Understanding Gender and Sexual Identity

The world and society are no longer confined to the binary; we are free to think creatively, passionately, and no longer constrained to antiquated ideas about gender. Instead society accepts people for who they are and can exist in non-binary, genderless, transgender, or genderfluid ways. Whether we are in the 2SLGBTQIA+ (Two Spirit, Lesbian, Gay, Bisexual, Transgender, Queer/Questioning, Intersexual, Asexual, and more) community or an ally it is our responsibility to use proper gender identity terms to show respect and acceptance. 

To be an ally and demonstrate that courtesy to our fellow humans, understanding the correct terms to use is a vital step forward. Included are a few definitions from NPR journalist Laurel Wamsley to clarify the sometimes confusing gender landscape.  

  • Sex = biological status, typically assigned at birth on the basis of internal/external anatomy, generally categorized as male, female, or intersex.
  • Gender = defined by social construct of norms, behaviors and roles that varies within societies and overtime, often categorized as male, female, or nonbinary.
  • Gender Identity = internal sense of self and gender, which is not outwardly visible, does not always align with the sex assigned at birth. 
  • Gender Expression = external expression of gender, through behavior, clothing, or other characteristics.  
  • Cisgender or Cis = an adjective that is used when a person’s gender identity aligns with the sex assigned at birth.
  • Transgender or Trans = an adjective that is used when a person’s gender identity differs from the sex assigned at birth.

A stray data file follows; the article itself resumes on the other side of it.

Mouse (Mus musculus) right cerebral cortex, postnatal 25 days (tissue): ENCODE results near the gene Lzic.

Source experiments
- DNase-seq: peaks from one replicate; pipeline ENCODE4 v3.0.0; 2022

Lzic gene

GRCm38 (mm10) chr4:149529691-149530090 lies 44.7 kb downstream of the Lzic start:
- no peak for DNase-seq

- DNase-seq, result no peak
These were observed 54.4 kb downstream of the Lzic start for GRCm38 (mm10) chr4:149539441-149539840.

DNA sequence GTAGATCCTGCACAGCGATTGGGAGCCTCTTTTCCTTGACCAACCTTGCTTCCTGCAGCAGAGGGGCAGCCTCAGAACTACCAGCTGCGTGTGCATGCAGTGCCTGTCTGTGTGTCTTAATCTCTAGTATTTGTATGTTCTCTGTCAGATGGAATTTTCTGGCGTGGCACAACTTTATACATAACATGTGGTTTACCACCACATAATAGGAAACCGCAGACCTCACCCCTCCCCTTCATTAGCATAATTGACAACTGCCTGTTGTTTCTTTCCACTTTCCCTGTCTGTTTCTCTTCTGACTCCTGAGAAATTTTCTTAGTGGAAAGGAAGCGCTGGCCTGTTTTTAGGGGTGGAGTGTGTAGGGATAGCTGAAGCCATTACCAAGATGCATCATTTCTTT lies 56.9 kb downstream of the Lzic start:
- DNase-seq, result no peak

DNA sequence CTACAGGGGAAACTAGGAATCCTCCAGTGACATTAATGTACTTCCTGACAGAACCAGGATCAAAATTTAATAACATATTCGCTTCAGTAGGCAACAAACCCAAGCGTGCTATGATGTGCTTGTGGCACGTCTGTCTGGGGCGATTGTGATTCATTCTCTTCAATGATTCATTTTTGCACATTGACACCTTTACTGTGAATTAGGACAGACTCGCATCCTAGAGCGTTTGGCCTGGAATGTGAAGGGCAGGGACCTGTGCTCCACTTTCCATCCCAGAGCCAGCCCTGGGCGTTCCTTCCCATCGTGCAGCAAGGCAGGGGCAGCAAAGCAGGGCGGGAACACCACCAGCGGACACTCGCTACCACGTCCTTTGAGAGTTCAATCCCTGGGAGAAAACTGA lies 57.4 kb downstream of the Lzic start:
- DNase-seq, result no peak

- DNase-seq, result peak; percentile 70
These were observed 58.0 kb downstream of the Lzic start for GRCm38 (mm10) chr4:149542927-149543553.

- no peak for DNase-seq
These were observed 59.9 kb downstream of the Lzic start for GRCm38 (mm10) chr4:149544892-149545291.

• Nonbinary = a term that can be used to describe oneself if their gender identity doesn’t fit into the category of male or female. There is a wide range of terms that can be used such as; genderqueer, genderfluid, gender-expansive (might also be associated with the gender binary), and more.
  • Agender = an adjective for a person who does not identity as any gender
  • Gender Dysphoria = the psychological distress that results from an incongruence between one’s sex assigned at birth and gender identity.
  • Sexual Orientation = the physical, romantic and/or emotional attraction to members of the same and/or other genders, including lesbian, gay, bi, pan, and straight orientations. This is completely separate from gender identity and is not based on specific sexual experiences or romantic relationships.
  • Intersex = general term to describe people with reproductive anatomy, chromosomes, or hormones that don’t fit the binary of male and female. This is based on biology not gender identity.

Actions to take:

  • When meeting someone new, don’t assume their pronouns, instead lead by sharing yours and/or asking theirs.
  • Try to leave grammar at the door and show acceptance by using They/Them pronouns
  • Normalize sharing pronouns in social settings by sharing yours and writing them on name tags, email signatures, etc.
  • Never assume someone else’s gender identity
  • Never ask someone what kind of reproductive organs they have
  • If there are gender neutral bathrooms consider using them instead of a gendered option
  • Look for future announcements from the IACT team with calls for action to support legislative efforts at the Local, State, and National level to help the 2SLGBTQIA+ community 
  • Be prepared to act, to stand up in support of those most vulnerable 

Additional Reading Materials: 

A Guide To Gender Identity Terms (article)

Pronoun Guide (article)

Sex Assigned at Birth and Gender Identity: What Is The Difference? (Video)

What Does it Mean to be Genderfluid? (Video)

A quick & easy guide to they/them pronouns by Archie Bongiovanni, Tristan Jimerson (Short Graphic Novel)

A quick & easy guide to queer & trans identities by Mady G and J.R. Zuckerberg (Short Graphic Novel)

Extensive resource list and links from Youth Outlook (website)